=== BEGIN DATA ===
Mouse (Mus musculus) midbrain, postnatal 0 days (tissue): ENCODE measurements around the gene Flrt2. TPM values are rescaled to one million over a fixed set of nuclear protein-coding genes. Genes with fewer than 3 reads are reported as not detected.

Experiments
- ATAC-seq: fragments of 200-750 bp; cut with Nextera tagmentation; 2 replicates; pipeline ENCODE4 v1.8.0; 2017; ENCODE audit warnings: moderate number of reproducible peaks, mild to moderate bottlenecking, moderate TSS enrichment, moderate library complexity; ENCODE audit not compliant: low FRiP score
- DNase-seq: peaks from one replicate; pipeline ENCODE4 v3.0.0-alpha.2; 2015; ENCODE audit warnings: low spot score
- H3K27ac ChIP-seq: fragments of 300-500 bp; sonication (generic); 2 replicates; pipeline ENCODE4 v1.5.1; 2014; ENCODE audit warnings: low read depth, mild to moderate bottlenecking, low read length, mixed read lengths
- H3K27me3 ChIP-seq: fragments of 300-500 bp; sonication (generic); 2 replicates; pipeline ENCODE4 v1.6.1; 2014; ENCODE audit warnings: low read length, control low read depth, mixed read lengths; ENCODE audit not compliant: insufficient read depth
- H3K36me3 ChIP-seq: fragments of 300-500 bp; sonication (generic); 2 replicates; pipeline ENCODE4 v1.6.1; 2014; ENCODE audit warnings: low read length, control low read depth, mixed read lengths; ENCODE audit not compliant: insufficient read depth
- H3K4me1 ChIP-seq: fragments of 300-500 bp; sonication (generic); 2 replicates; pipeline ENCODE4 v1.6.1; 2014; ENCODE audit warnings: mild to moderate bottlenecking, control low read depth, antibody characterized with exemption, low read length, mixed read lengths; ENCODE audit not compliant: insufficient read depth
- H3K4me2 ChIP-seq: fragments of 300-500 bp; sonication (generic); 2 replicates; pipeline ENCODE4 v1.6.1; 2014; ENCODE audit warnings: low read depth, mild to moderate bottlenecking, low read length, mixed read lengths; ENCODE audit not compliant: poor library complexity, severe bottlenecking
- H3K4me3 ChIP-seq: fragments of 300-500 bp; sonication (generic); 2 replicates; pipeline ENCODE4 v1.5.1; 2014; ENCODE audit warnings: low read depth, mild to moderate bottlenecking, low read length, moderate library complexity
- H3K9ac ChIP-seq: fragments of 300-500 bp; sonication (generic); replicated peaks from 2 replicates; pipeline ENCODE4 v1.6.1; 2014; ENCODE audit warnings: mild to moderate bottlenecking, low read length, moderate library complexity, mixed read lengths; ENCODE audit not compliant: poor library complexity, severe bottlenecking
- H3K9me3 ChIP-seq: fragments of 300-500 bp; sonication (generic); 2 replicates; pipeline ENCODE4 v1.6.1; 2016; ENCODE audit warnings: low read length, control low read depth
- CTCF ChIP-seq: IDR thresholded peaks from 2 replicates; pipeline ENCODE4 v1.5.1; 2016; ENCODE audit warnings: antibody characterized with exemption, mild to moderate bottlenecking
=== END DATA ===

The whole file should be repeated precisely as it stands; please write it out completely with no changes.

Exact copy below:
Mouse (Mus musculus) midbrain, postnatal 0 days (tissue): ENCODE measurements around the gene Flrt2. TPM values are rescaled to one million over a fixed set of nuclear protein-coding genes. Genes with fewer than 3 reads are reported as not detected.

Experiments
- ATAC-seq: fragments of 200-750 bp; cut with Nextera tagmentation; 2 replicates; pipeline ENCODE4 v1.8.0; 2017; ENCODE audit warnings: moderate number of reproducible peaks, mild to moderate bottlenecking, moderate TSS enrichment, moderate library complexity; ENCODE audit not compliant: low FRiP score
- DNase-seq: peaks from one replicate; pipeline ENCODE4 v3.0.0-alpha.2; 2015; ENCODE audit warnings: low spot score
- H3K27ac ChIP-seq: fragments of 300-500 bp; sonication (generic); 2 replicates; pipeline ENCODE4 v1.5.1; 2014; ENCODE audit warnings: low read depth, mild to moderate bottlenecking, low read length, mixed read lengths
- H3K27me3 ChIP-seq: fragments of 300-500 bp; sonication (generic); 2 replicates; pipeline ENCODE4 v1.6.1; 2014; ENCODE audit warnings: low read length, control low read depth, mixed read lengths; ENCODE audit not compliant: insufficient read depth
- H3K36me3 ChIP-seq: fragments of 300-500 bp; sonication (generic); 2 replicates; pipeline ENCODE4 v1.6.1; 2014; ENCODE audit warnings: low read length, control low read depth, mixed read lengths; ENCODE audit not compliant: insufficient read depth
- H3K4me1 ChIP-seq: fragments of 300-500 bp; sonication (generic); 2 replicates; pipeline ENCODE4 v1.6.1; 2014; ENCODE audit warnings: mild to moderate bottlenecking, control low read depth, antibody characterized with exemption, low read length, mixed read lengths; ENCODE audit not compliant: insufficient read depth
- H3K4me2 ChIP-seq: fragments of 300-500 bp; sonication (generic); 2 replicates; pipeline ENCODE4 v1.6.1; 2014; ENCODE audit warnings: low read depth, mild to moderate bottlenecking, low read length, mixed read lengths; ENCODE audit not compliant: poor library complexity, severe bottlenecking
- H3K4me3 ChIP-seq: fragments of 300-500 bp; sonication (generic); 2 replicates; pipeline ENCODE4 v1.5.1; 2014; ENCODE audit warnings: low read depth, mild to moderate bottlenecking, low read length, moderate library complexity
- H3K9ac ChIP-seq: fragments of 300-500 bp; sonication (generic); replicated peaks from 2 replicates; pipeline ENCODE4 v1.6.1; 2014; ENCODE audit warnings: mild to moderate bottlenecking, low read length, moderate library complexity, mixed read lengths; ENCODE audit not compliant: poor library complexity, severe bottlenecking
- H3K9me3 ChIP-seq: fragments of 300-500 bp; sonication (generic); 2 replicates; pipeline ENCODE4 v1.6.1; 2016; ENCODE audit warnings: low read length, control low read depth
- CTCF ChIP-seq: IDR thresholded peaks from 2 replicates; pipeline ENCODE4 v1.5.1; 2016; ENCODE audit warnings: antibody characterized with exemption, mild to moderate bottlenecking